equivalents in different languages, was devised by man when lie was still in a barbarous condition, when bis band was against every other man, and every other man's hand was against him. It was necessary that he should have some sort of a defense or cover to enable him to attack his enemies without being immediately killed, and this defense or cover, whether it was a shield to hold before his person or a strong wall built about his dwelling-place, he called a protection. Holding the shield before him, he could throw his spear or shoot his arrows at his enemy and not be harmed by the spear or the arrows his enemy returned; behind the strong wall he could be safe from assault and carry on the various activities of life without fear of molestation. He could, if he chose, scour the surrounding region, and rob and kill right and left, and get back to his strong wall before those he attacked could rally and take him prisoner. The outside barbarians would not endure this sort of thing forever. They also longed for protection. They got shields for themselves and built strong walls about their places of refuge, and in this way groups of what we now call society were first organized. Each of these groups was a very barbarous sort of society, but it was society nevertheless. A society means an association of persons for mutual profit or advantage. The barbarous group was a society based on protection, and protection was therefore an invention of barbarism; it was armed and organized selfishness; it was the means by which theft and rapine and murder were made possible on a large scale.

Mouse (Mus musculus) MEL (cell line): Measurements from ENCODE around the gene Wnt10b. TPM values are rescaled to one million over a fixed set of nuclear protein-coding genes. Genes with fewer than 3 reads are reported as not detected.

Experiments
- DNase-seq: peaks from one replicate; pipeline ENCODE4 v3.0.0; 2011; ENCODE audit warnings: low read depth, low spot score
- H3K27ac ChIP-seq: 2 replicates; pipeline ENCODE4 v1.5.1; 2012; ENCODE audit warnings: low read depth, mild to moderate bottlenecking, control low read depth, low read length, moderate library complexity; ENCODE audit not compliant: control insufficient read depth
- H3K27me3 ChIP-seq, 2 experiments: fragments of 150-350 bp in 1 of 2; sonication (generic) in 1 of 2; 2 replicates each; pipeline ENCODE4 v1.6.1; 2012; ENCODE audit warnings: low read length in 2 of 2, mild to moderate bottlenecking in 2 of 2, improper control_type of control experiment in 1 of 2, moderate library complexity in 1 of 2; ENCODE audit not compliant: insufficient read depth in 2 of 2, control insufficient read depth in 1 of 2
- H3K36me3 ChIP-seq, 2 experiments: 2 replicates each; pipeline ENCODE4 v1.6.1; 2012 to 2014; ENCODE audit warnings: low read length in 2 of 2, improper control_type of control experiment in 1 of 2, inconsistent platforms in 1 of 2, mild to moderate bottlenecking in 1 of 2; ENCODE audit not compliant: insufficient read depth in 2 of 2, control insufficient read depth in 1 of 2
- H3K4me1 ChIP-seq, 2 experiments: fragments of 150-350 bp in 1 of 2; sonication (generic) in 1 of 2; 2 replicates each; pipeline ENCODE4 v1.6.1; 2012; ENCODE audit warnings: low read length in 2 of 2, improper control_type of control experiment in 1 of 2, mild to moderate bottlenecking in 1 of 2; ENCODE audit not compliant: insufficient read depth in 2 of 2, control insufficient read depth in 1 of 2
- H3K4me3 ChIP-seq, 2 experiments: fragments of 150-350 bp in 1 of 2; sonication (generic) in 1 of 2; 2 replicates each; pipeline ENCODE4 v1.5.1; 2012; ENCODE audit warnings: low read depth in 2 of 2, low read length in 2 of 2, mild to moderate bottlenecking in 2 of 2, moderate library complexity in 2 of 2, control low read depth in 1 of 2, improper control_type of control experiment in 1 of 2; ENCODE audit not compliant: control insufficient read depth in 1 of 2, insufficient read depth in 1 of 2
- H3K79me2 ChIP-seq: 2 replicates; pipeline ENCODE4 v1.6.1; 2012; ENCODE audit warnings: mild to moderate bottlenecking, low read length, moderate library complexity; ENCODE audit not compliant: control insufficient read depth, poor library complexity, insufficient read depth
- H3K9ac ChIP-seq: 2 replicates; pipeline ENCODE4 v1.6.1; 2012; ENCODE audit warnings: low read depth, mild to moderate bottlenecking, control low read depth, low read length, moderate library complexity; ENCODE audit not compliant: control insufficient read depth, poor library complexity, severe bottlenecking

Time went on, and man gradually acquired better ideas of living. The little protected groups who were continually making war on each other and trying to prosper, each at the advantage of the other's happiness and prosperity, were led to see that they would be happier and more prosperous if they would stop making war on each other, tear down their strong walls, and unite in one harmonious community. It is not known who the first man was that conceived this idea, but whoever he may have been he was unquestionably a great benefactor to the human race. The groups that united into communities, however, did not embrace the whole of mankind. In fact, in these first days of primitive intelligence, a single community in which all mankind could unite was out of the question. A good many groups were still so barbarous that they preferred a hazardous existence maintained by war, rather than the prosperity that was sure to follow a friendly cultivation of the arts of peace. The groups that did join into communities were closely related to one another by blood; they spoke the same or nearly the same language, they had the same or similar customs, and their ideas of what life was for were nearly identical. These groups united and formed larger